Yesterday in the comments section I gave a brief analysis of "Peninsular" rainfall for the period 1871 to 2014 during the monsoon months, June to September.
Today we look at the same set of data ((via IITM under the All India and Macro Regional data set. (It includes six subdivisions namely Coastal Andhra Pradesh, Rayalseema, TN & Pondicherry, Coastal AP ,S I Karnataka and Kerala)) of the "Peninsular" rainfall for the period October to December.
This period is normally classified as the NEM and this is what IMD Chennai says about it..
"The period October to December is referred to as Northeast Monsoon season over peninsular India. Earlier this period was also referred to as 'Post-Monsoon Season' or 'Retreating southwest Monsoon Season'.
Northeast Monsoon season is the major period of rainfall activity over south peninsula, particularly in the eastern half comprising of the meteorological subdivisions of Coastal Andhra Pradesh, Rayalaseema and Tamilnadu-Pondicherry. For Tamilnadu this is the main rainy season accounting for about 48% of the annual rainfall. Coastal districts of the State get nearly 60% of the annual rainfall and the interior districts get about 40-50% of the annual rainfall.
Though the principal rainy season for Interior Karnataka, Kerala and Lakshadweep is the Southwest Monsoon season, rainfall continues till December in these sub-divisions, the period October-December (Northeast Monsoon ) contributing about 20 % of the annual total. "
First we look at a graphical representation of the raw data from 1871 to 2014..
As can be seen the rainfall varies from as low as 93mm in 1876 to 585mm in 1946. Those are the extremes. The average for the entire 144 years is 345mm.
Now we look at a smoother version of the above data which has been averaged every three years..
As can be seen there is a cyclical behavior that seems to swing between highs and lows every few decades. The lows are formed every 35 to 45 years and since the last one was in 1990 the next can be expected around 2025 to 2035 (since it is averaged for the previous three years the actual lows might form from 2022-25 or 2032-35).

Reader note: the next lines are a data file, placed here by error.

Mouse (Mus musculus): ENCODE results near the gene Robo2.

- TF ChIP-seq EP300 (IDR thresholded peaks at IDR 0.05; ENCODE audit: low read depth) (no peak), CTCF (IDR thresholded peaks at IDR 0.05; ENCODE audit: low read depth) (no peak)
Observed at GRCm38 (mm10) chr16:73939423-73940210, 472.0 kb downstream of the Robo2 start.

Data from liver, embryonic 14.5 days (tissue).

An even more smoother version (9 years) gives us this ;
Here too we get the same 35 to 45 year lows in rainfall.
We now compare the Peninsular Oct to Dec rainfall to the Annual Peninsular rainfall for all the years;
(smoothed every nine years)
Same conclusions as above!!! Also the range varies from 35% (1888) to 25%(1955).
And finally we compare the Peninsular Oct to Dec rainfall with the Peninsular Monsoonal rainfall;
(smoothed every nine years)
Again the same conclusions as far as the lows are concerned. The range varies in this case from 65%(1888) to below 45%(1912,1955).
Conclusions: The Peninsular rainfall from Oct to Dec shows a huge variation from 93mm to 600mm and ranges between 25% to 35% of its annual rainfall averaging around 29.5%. As compared to the south west Monsoon it varies from below 45% to almost 65% averaging around 54%. A cyclical behavior is very evident in the charts above and the current century shows nothing unusual.
The fact that some kind of regularity has been seen in the trend for the last 144 years does not suggest at all that a new trend might not emerge in the future..weather is too complicated for any one to truly predict accurately a hundred per cent all the time. I personally feel a time period of 150 years is too short for any kind of definitive trends to be emerge.